By Neale McDevitt
You know an idea is important when traditional political adversaries join forces to make it a reality, which is exactly what happened on Sept. 4, at the Ottawa Press Gallery, when former Prime Ministers Paul Martin and Joe Clark participated in a press conference announcing the launch of the Canadians For a New Partnership (CFNP) initiative.
Looking to strengthen Canada through by forging a new partnership between the Indigenous peoples and all Canadians, the CFNP has brought together an impressive team of prominent leaders from a cross-section of political, cultural and economic backgrounds, including Martin and Clark, former Assembly of First Nations national chief Ovide Mercredi, former auditor-general of Canada Sheila Fraser and Justice Murray Sinclair, who led the Truth and Reconciliation Commission.
But as impressive as the CFNP membership may be on paper, the group is even more inspiring in action, says Phil Oxhorn, founding director of McGill’s Institute for the Study of International Development, and someone who has been involved in the CFNP from the very beginning.
“I’ve never been in a room with that level of commitment by very, very prominent people,” says Oxhorn of the CFNP’s meetings leading up to Thursday’s press conference. “People who, earlier in their careers, may not have been very open to collaboration, working toward a common goal without pushing specific political agendas. The energy was overwhelming.”
That common goal is to bridge the perceived chasm between Indigenous peoples and other Canadians through an education campaign and public discussions. One of the key elements is reconciliation. “Our efforts, no matter how well intentioned, to improve the health, education and welfare of Indigenous peoples are destined to the same failures of the past unless we build a new partnership and restore the trust has been eroded by a litany of historic wrongs,” said Stephen Kakfwi, a former premier of the Northwest Territories who will run the organization.
It was Kakfwi who first contacted Oxhorn to see if he and McGill would be interested in being part of the CFNP. “This was right at the very beginning,” says Oxhorn, who immediately signed on. “In fact, the first meetings were held in Peterson Hall here at McGill.”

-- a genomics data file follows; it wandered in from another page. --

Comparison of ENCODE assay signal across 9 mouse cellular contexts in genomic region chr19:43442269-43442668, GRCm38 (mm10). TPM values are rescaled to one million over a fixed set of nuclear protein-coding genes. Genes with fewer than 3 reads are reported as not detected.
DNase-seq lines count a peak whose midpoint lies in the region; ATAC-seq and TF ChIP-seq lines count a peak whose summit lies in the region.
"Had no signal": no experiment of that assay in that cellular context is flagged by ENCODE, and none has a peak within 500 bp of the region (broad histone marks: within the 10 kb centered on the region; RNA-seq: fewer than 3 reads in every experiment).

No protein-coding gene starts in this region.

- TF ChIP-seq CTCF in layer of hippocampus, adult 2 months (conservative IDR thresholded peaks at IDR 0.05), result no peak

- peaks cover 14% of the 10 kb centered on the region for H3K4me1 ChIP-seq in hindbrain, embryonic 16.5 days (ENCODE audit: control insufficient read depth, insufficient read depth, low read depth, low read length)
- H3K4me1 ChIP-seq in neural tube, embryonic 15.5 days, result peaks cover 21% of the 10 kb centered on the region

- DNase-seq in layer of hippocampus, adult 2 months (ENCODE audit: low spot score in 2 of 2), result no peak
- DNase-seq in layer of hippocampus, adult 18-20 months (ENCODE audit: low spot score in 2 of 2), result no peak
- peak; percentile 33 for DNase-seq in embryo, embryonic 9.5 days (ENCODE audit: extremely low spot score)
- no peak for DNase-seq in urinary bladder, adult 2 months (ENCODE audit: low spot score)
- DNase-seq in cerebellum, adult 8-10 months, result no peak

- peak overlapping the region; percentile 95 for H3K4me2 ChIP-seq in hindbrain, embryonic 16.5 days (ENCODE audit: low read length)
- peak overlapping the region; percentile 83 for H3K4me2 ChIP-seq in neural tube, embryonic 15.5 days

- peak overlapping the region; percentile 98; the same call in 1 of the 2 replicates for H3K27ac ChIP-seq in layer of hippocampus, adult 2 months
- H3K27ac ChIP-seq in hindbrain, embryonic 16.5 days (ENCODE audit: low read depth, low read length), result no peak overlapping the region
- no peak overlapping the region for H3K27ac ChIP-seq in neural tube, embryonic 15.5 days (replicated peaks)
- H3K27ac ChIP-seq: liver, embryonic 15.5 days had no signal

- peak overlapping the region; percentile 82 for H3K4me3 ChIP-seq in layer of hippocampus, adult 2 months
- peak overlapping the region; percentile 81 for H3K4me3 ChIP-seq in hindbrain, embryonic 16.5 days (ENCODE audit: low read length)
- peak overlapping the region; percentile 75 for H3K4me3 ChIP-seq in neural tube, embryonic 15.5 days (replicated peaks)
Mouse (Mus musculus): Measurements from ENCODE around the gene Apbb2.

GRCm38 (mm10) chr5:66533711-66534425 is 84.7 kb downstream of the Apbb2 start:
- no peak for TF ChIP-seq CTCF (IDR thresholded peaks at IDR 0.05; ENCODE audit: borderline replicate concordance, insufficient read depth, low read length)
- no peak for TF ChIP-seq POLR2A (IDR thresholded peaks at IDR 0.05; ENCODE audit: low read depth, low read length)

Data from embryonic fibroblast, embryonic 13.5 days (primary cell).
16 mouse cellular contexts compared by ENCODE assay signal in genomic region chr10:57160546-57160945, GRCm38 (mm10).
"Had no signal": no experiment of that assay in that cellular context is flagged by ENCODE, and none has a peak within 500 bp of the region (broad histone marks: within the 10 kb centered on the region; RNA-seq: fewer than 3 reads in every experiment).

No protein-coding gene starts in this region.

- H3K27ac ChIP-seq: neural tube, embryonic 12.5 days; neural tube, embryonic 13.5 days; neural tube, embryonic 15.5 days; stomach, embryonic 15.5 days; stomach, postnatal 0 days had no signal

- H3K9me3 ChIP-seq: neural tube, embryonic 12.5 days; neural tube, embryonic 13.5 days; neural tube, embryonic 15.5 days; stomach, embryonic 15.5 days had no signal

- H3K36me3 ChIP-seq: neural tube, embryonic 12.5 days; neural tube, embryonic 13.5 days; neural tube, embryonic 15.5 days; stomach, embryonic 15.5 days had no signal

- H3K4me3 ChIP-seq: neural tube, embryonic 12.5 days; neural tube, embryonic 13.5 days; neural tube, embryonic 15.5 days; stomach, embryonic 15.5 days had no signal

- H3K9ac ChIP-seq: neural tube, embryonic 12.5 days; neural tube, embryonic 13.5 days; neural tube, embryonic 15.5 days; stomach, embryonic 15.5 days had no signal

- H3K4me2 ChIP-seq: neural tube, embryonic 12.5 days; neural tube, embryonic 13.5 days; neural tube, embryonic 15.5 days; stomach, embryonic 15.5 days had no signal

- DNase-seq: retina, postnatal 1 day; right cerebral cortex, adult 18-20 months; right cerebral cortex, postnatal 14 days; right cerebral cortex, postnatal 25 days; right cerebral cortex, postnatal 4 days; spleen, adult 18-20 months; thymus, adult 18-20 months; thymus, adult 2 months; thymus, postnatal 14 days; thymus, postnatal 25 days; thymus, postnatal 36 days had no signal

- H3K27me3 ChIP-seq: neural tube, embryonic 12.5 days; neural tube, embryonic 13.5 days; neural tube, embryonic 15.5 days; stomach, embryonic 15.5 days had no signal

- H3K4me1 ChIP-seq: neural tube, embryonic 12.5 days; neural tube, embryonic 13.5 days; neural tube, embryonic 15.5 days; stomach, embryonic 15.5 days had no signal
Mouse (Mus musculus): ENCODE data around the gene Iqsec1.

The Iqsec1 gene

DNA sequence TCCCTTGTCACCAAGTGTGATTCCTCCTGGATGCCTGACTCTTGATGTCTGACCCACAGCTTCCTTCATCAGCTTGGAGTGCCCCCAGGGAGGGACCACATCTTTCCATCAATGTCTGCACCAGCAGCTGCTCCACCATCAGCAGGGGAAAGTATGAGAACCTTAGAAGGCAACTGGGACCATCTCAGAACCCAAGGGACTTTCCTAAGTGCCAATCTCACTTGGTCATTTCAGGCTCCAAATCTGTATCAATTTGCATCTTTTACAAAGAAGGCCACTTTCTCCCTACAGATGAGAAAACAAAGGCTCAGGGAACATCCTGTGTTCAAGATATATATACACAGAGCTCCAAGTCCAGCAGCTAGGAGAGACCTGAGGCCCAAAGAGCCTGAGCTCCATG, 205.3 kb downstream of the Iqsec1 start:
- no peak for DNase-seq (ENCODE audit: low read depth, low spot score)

Dean of Arts Christopher Manfredi also played a significant role in the early days of the CFNP, helping secure financial support from T.E. Wealth Management.
“It is very exciting to be part of this process,” says Oxhorn, “In those early meetings we needed to draft the Declaration of Canadians for a New Partnership, set our priorities and the issues to champion and establish a plan to achieve our objectives.”
The first part of that plan is a public education campaign through a speaker’s series. According to the CFNP’s website (http://www.cfnp.ca/), this series will “promote our vision and offer Canadians a new narrative, a compelling rationale, and opportunities for action with the goal of igniting and sustaining momentum towards reconciliation and partnership,” or, as Martin said at Thursday’s press conference, “the more Canadians understand the issues, the more they’ll demand solutions.”
While still the CFNP is its fledgling days, Oxhorn says just its creation should serve as a template for a new era of cooperation and partnership. “Former political adversaries, including a number of Aboriginal leaders who didn’t work together a lot, have joined forces on this in a really productive way,” he says. “And that’s exactly the point: People who don’t often collaborate actually have a lot to share and, if done in good faith, that collaboration can have a significant positive impact on all of Canadian society.”
To learn more about the CFNP and to sign the Declaration of Canadians for a New Partnership, go here.